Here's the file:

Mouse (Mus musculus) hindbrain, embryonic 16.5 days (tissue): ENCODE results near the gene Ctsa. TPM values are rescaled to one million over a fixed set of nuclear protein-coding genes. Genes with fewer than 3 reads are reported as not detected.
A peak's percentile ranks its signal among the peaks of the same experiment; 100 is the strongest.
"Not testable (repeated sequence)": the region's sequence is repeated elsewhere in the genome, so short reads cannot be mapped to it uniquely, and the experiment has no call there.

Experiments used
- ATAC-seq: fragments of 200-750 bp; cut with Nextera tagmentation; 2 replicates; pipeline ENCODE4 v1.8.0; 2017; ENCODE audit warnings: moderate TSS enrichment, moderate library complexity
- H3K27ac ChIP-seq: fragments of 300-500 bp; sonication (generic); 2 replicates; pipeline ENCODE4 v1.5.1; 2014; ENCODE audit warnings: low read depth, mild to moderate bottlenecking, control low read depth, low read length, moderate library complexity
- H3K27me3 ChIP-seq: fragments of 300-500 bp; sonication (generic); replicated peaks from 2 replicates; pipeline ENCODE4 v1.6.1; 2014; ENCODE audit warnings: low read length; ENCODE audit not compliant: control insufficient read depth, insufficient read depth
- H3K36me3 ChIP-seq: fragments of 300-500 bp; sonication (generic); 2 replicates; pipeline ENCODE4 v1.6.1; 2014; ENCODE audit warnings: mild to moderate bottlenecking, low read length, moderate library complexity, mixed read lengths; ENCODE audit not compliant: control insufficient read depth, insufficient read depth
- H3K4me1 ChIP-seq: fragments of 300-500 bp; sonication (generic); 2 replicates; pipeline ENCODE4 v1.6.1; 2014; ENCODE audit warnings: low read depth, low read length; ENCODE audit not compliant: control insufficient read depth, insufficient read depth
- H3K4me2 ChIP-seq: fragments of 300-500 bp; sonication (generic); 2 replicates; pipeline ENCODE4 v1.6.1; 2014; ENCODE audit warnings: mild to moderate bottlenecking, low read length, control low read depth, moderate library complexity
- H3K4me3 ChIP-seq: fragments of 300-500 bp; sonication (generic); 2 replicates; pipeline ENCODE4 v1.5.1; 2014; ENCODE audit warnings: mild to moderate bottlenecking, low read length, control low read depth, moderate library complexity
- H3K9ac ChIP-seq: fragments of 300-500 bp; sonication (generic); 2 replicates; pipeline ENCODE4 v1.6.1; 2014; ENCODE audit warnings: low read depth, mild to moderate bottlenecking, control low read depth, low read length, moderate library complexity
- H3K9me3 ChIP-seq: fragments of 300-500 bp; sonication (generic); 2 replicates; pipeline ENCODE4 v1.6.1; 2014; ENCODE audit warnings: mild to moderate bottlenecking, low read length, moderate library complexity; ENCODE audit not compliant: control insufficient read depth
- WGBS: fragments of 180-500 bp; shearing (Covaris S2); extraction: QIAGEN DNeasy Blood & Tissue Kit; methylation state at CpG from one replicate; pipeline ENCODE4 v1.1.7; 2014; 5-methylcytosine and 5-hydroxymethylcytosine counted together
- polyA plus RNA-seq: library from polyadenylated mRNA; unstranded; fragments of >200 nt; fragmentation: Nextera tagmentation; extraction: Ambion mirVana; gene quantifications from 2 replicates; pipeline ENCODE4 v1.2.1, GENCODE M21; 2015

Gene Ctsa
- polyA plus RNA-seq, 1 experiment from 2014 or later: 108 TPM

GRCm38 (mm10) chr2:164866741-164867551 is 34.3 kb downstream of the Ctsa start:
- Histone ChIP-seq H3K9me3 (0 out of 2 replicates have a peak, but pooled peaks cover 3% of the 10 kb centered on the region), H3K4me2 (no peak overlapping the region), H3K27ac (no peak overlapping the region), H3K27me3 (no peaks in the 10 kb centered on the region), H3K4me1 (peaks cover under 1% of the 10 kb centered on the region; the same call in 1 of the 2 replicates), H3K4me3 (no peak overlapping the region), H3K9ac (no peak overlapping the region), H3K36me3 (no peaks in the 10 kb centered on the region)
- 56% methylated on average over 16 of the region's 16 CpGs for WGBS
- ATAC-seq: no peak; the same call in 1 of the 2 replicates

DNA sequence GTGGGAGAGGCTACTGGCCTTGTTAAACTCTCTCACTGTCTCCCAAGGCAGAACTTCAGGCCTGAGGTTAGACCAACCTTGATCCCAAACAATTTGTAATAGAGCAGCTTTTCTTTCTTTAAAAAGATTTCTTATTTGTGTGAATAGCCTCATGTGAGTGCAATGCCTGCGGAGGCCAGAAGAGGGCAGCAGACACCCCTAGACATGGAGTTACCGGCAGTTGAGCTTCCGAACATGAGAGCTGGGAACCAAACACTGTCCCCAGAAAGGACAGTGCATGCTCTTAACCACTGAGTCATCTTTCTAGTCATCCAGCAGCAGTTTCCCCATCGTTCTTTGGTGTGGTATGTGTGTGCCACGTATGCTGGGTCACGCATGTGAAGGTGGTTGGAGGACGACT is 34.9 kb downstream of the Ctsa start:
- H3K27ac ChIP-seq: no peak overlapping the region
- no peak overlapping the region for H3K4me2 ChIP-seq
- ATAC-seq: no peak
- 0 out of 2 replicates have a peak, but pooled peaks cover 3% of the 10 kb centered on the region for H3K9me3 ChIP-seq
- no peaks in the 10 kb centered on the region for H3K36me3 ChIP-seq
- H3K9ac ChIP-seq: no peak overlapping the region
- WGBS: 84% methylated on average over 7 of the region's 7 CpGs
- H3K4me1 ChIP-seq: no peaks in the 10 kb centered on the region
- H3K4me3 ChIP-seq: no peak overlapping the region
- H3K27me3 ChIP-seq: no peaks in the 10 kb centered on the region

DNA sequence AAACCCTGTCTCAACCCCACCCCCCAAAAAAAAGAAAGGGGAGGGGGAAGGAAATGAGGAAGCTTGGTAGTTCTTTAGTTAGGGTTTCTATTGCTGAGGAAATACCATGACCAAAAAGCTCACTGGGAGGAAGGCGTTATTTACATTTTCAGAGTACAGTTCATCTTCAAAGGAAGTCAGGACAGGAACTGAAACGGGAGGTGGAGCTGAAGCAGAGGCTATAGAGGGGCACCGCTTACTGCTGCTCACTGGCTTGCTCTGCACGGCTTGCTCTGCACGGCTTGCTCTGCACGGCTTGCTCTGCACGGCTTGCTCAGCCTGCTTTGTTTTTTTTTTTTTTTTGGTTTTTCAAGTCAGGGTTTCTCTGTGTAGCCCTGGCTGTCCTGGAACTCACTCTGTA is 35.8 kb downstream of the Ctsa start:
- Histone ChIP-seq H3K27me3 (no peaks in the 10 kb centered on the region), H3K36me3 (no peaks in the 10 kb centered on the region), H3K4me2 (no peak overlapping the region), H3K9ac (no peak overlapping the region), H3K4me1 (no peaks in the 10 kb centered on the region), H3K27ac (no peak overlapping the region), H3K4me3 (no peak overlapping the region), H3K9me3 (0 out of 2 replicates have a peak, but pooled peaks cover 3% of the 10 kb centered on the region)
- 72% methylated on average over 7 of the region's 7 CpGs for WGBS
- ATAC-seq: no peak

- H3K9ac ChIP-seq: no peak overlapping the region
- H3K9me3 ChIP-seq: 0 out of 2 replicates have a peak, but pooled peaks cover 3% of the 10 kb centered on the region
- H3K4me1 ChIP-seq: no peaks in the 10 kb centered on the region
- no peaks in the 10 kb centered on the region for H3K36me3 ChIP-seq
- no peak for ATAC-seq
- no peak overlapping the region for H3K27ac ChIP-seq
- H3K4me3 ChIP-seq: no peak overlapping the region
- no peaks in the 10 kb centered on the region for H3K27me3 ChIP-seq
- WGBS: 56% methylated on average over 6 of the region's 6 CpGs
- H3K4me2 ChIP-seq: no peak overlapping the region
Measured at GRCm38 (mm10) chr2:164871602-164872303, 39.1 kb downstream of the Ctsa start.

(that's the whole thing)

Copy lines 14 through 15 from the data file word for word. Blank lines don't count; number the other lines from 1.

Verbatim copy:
- WGBS: fragments of 180-500 bp; shearing (Covaris S2); extraction: QIAGEN DNeasy Blood & Tissue Kit; methylation state at CpG from one replicate; pipeline ENCODE4 v1.1.7; 2014; 5-methylcytosine and 5-hydroxymethylcytosine counted together
- polyA plus RNA-seq: library from polyadenylated mRNA; unstranded; fragments of >200 nt; fragmentation: Nextera tagmentation; extraction: Ambion mirVana; gene quantifications from 2 replicates; pipeline ENCODE4 v1.2.1, GENCODE M21; 2015